wrong wire? Has it permitted a large, hostile and perhaps nuclear-armed
enemy to form without addressing why radical Islamists are hostile
to America in the first place?

It may make
more sense for America to first solve the underlying problems. Then,
while a vast Islamist empire may be unpleasant for its subjects,
it would have no more reason to attack America than to attack Switzerland.

The objections
are simple and even the Islamists state them with candor.

America has
propped up the ghastly regime of Egypt's Hosni Mubarrak for 30 years,
and his domestic enemies are less the radical Muslim Brotherhood
than the Egyptian middle classes who long for democracy and reform.
The Muslim Brotherhood tries to capitalize on public resentment
and the Egyptian government hypes the Islamist threat to keep the
US tax dollars flowing. America so meddles and pays around the world.

The ultimately
self-destructive unfairness of Israeli governments, in what looks
to much of the world suspiciously like the slow-motion, under-the-radar,
ethnic cleansing of Palestinians, has made America a target that
US generals recognize even in public. Whether Jew or Gentile, many
Americans now openly question the wisdom of American Government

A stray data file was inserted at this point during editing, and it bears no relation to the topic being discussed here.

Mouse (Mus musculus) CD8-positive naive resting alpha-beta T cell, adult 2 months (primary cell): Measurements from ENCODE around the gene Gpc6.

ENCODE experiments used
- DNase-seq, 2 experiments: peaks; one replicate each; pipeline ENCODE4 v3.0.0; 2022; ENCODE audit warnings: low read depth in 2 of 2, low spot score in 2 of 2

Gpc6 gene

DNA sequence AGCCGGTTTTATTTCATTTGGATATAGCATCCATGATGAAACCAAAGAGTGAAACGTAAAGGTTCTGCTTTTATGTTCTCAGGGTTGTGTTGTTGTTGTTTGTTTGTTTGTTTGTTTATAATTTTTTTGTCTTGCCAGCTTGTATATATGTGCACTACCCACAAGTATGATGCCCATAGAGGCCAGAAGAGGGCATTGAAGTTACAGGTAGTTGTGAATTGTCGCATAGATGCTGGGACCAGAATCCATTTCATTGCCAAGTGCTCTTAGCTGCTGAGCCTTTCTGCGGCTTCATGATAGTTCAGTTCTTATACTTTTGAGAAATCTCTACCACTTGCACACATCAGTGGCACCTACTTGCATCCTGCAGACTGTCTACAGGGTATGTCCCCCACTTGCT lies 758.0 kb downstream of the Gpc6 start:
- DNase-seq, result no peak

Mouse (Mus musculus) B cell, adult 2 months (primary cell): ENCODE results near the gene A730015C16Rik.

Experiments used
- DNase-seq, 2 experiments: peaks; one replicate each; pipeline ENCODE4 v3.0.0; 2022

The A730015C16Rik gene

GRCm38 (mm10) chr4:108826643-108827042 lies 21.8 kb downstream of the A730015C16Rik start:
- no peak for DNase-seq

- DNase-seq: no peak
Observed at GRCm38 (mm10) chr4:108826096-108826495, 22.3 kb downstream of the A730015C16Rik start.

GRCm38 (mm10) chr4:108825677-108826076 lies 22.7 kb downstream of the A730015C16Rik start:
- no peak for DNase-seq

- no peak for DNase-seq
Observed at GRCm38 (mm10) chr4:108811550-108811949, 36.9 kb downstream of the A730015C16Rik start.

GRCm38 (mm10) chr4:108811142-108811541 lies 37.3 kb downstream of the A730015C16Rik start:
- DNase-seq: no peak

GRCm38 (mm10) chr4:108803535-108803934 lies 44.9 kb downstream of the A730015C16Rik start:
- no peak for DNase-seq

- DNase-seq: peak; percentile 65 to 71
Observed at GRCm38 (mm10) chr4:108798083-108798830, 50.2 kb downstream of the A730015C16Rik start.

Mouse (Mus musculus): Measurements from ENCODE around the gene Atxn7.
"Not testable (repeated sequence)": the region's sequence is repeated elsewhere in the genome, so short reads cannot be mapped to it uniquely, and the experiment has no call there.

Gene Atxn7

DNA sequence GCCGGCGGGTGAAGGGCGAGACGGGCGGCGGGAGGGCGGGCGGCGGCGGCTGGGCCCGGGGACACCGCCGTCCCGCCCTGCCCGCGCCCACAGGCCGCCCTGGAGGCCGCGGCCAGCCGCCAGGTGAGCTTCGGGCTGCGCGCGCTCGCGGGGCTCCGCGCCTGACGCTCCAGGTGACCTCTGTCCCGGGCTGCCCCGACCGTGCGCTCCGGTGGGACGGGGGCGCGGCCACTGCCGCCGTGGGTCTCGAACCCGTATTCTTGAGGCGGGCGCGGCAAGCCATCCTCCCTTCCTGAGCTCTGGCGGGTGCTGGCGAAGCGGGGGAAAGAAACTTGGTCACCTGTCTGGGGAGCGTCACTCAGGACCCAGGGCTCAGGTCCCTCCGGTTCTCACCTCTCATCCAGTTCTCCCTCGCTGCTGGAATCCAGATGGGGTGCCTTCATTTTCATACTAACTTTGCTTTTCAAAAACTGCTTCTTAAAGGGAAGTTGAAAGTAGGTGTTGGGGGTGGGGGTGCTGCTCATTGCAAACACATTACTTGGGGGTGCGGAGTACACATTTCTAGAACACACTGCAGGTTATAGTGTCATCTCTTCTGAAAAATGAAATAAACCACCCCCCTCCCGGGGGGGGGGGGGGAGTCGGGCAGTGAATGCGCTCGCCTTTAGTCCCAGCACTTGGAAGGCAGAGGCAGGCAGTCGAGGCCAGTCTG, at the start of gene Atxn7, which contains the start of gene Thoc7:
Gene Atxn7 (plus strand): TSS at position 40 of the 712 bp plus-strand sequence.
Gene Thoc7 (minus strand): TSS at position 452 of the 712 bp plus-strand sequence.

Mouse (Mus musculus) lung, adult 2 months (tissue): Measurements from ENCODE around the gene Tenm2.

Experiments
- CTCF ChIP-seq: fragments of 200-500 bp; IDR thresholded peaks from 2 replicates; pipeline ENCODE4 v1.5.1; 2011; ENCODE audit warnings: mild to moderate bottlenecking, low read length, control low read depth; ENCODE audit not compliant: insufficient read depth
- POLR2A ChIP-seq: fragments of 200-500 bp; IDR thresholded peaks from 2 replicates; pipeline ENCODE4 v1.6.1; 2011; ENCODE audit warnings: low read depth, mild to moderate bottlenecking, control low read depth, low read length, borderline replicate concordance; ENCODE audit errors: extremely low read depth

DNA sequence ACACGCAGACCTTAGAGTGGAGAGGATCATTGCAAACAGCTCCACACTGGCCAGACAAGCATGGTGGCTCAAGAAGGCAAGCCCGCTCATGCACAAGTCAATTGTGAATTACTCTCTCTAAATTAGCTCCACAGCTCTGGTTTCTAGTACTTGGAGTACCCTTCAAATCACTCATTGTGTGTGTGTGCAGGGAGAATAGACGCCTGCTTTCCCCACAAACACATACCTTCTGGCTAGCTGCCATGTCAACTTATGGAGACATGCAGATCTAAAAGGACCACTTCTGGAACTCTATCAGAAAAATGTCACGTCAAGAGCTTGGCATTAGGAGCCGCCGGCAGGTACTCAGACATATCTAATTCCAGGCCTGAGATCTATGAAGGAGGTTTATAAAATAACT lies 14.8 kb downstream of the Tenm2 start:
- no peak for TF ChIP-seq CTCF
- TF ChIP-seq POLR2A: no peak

support for this process, or if that overstates it, the reluctant
or begrudging acquiescence of the US Establishment out of fear of
domestic political retribution.

Stop these
and America moves out of the cross-hairs of Islamist radicals that
it increasingly lacks the popular support, political fortitude,
skill and definitely the cash to overcome. Apply the principle consistently
and globally, and America may become as rich and safe as Switzerland.

The debate
is already underway. Next, the domestic political ramifications
of going broke, inflation, joblessness, closing schools, laying
off teachers, shutting public parks and so on may tip the balance
and set America back on the path that its first president intended.

But America
must clip the right wire first and stop meddling.

July
1, 2010

S.J. Masty
[send him mail] lives
in London and Kabul.